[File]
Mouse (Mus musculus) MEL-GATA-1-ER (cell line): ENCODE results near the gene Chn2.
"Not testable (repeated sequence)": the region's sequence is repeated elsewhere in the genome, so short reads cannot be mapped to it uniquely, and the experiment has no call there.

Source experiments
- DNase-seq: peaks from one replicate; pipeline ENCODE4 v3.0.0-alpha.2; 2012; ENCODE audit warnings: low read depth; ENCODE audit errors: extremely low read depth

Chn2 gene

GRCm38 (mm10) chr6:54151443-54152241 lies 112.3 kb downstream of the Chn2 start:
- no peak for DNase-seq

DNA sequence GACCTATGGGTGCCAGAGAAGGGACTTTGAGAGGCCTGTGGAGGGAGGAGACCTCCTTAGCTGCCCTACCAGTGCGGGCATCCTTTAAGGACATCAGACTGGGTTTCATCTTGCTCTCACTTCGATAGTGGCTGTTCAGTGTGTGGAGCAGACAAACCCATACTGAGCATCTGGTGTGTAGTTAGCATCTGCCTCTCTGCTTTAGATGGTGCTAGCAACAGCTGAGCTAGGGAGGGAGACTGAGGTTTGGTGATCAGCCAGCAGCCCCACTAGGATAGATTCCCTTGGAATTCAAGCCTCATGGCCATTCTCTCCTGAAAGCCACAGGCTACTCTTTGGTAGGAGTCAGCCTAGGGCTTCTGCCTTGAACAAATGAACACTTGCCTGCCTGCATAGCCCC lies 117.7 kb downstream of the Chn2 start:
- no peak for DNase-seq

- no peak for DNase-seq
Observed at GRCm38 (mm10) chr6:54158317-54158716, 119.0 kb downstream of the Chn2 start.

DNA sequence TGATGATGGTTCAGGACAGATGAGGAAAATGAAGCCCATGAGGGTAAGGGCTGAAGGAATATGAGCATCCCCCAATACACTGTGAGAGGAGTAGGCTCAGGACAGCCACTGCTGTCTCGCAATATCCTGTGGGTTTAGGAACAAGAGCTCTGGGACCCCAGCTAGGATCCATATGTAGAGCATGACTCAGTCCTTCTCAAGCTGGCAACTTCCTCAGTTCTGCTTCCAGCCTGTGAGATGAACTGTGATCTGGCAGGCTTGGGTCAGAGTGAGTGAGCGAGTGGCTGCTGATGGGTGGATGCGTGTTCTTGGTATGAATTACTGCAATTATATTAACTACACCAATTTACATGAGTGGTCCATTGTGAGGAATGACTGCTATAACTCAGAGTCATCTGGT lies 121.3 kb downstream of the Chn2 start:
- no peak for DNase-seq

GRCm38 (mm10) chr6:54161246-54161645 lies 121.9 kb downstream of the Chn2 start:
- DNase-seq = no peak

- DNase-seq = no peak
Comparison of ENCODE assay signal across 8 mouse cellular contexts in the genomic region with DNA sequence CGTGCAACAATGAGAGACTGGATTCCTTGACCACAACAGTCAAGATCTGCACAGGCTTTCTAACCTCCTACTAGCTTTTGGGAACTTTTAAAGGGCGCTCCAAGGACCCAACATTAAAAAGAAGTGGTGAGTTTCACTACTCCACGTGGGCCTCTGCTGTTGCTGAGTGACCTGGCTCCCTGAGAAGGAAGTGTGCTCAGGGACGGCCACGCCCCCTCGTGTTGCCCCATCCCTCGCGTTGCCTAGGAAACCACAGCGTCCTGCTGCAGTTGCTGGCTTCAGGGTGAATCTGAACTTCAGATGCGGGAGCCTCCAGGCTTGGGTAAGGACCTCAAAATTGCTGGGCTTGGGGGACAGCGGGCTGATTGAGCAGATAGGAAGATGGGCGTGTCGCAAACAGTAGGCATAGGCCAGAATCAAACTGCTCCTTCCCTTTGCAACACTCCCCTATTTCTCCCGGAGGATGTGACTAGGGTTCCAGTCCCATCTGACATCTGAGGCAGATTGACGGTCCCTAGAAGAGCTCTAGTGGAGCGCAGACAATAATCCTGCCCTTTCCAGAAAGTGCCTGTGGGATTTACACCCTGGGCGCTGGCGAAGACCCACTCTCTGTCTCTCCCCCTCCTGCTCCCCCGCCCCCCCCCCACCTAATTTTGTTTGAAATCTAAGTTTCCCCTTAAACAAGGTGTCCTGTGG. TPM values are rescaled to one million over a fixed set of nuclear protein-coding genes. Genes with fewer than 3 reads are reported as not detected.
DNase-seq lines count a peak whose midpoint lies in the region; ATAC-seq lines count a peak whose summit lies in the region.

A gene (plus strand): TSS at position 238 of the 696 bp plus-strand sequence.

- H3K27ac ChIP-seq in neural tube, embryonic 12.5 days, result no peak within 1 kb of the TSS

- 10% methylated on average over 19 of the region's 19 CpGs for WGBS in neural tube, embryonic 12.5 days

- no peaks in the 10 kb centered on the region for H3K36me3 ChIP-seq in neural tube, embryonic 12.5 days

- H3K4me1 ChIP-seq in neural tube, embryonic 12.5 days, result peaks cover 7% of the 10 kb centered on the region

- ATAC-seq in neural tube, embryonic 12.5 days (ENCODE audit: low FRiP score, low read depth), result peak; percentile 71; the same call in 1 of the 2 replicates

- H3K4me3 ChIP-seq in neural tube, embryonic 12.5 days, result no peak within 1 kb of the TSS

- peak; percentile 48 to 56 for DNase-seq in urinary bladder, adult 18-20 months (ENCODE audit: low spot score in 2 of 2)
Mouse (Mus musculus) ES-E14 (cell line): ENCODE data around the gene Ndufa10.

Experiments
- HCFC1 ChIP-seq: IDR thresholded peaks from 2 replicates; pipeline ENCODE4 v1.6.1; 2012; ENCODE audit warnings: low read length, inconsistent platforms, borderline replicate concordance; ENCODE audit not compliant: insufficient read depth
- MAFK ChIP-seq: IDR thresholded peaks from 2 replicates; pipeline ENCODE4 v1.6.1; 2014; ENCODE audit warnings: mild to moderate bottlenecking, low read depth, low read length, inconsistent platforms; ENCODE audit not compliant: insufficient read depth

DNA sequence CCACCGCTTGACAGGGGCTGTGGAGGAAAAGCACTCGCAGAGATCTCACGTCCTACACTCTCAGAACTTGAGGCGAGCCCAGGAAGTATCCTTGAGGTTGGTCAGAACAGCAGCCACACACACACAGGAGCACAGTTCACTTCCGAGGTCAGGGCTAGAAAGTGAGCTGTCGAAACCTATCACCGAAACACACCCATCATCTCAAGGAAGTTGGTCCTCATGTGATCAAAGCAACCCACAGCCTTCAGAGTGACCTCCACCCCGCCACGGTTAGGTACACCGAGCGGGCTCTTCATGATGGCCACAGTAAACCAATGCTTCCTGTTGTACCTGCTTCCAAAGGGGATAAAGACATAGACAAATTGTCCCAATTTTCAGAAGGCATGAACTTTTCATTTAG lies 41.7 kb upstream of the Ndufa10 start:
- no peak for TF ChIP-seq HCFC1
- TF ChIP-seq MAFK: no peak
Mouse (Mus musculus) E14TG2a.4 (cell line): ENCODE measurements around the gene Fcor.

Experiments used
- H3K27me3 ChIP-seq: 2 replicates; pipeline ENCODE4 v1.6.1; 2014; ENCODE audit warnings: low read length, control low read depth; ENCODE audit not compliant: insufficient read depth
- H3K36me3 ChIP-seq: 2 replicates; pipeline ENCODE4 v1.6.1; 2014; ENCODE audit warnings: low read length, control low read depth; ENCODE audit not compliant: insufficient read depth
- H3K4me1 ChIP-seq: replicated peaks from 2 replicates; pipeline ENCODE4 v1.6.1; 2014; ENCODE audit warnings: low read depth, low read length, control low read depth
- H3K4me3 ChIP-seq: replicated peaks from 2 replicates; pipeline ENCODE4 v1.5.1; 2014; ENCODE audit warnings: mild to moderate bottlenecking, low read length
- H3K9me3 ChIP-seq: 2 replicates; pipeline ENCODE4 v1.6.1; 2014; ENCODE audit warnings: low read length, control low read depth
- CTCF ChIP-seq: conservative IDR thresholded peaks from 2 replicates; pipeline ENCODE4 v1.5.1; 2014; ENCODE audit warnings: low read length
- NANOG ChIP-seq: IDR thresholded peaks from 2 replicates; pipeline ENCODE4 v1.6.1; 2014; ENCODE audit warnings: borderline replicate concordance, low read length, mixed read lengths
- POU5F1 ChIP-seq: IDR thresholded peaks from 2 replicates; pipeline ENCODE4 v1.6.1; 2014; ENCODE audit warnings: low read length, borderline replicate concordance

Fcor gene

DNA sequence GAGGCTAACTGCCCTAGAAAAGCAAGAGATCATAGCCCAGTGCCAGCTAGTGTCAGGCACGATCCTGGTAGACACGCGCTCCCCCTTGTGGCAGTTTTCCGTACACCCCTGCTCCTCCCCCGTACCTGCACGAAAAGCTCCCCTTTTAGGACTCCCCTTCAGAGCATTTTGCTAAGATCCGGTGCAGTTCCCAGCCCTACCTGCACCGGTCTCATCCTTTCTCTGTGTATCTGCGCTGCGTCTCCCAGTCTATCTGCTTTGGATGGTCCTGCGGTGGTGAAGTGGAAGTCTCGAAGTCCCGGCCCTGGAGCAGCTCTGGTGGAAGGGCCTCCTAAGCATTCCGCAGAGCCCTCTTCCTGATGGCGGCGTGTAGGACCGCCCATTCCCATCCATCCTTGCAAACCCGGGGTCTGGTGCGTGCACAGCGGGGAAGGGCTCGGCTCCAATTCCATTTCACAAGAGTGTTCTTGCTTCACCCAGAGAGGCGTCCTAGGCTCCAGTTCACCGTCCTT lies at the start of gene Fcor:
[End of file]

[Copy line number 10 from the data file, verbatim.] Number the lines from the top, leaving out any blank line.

- no peak for DNase-seq